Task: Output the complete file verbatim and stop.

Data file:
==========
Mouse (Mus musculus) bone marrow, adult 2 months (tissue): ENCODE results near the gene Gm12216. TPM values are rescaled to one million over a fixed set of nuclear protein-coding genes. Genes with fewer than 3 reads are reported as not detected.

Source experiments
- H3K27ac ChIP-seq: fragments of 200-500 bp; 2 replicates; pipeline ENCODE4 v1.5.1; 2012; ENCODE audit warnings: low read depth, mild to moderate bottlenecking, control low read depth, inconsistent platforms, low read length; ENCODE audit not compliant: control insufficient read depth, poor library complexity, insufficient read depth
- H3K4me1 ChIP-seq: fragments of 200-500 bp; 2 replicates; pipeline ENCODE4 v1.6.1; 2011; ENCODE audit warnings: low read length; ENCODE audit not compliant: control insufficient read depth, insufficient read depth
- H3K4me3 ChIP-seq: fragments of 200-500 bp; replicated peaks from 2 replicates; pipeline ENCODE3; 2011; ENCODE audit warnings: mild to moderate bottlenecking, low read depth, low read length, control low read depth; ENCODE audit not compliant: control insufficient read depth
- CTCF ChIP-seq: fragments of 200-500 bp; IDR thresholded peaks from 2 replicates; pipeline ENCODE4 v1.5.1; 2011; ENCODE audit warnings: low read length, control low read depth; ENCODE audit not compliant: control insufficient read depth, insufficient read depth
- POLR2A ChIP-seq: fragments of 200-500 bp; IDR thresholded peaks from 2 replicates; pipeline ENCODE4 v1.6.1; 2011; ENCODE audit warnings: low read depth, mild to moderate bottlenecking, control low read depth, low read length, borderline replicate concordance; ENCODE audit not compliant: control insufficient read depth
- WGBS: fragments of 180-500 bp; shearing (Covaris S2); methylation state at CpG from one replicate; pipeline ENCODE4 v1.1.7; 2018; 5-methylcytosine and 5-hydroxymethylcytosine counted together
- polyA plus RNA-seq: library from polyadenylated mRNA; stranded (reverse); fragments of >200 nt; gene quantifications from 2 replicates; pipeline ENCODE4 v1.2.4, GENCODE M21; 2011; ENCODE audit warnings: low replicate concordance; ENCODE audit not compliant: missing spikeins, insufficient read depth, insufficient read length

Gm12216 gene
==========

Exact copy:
Mouse (Mus musculus) bone marrow, adult 2 months (tissue): ENCODE results near the gene Gm12216. TPM values are rescaled to one million over a fixed set of nuclear protein-coding genes. Genes with fewer than 3 reads are reported as not detected.

Source experiments
- H3K27ac ChIP-seq: fragments of 200-500 bp; 2 replicates; pipeline ENCODE4 v1.5.1; 2012; ENCODE audit warnings: low read depth, mild to moderate bottlenecking, control low read depth, inconsistent platforms, low read length; ENCODE audit not compliant: control insufficient read depth, poor library complexity, insufficient read depth
- H3K4me1 ChIP-seq: fragments of 200-500 bp; 2 replicates; pipeline ENCODE4 v1.6.1; 2011; ENCODE audit warnings: low read length; ENCODE audit not compliant: control insufficient read depth, insufficient read depth
- H3K4me3 ChIP-seq: fragments of 200-500 bp; replicated peaks from 2 replicates; pipeline ENCODE3; 2011; ENCODE audit warnings: mild to moderate bottlenecking, low read depth, low read length, control low read depth; ENCODE audit not compliant: control insufficient read depth
- CTCF ChIP-seq: fragments of 200-500 bp; IDR thresholded peaks from 2 replicates; pipeline ENCODE4 v1.5.1; 2011; ENCODE audit warnings: low read length, control low read depth; ENCODE audit not compliant: control insufficient read depth, insufficient read depth
- POLR2A ChIP-seq: fragments of 200-500 bp; IDR thresholded peaks from 2 replicates; pipeline ENCODE4 v1.6.1; 2011; ENCODE audit warnings: low read depth, mild to moderate bottlenecking, control low read depth, low read length, borderline replicate concordance; ENCODE audit not compliant: control insufficient read depth
- WGBS: fragments of 180-500 bp; shearing (Covaris S2); methylation state at CpG from one replicate; pipeline ENCODE4 v1.1.7; 2018; 5-methylcytosine and 5-hydroxymethylcytosine counted together
- polyA plus RNA-seq: library from polyadenylated mRNA; stranded (reverse); fragments of >200 nt; gene quantifications from 2 replicates; pipeline ENCODE4 v1.2.4, GENCODE M21; 2011; ENCODE audit warnings: low replicate concordance; ENCODE audit not compliant: missing spikeins, insufficient read depth, insufficient read length

Gm12216 gene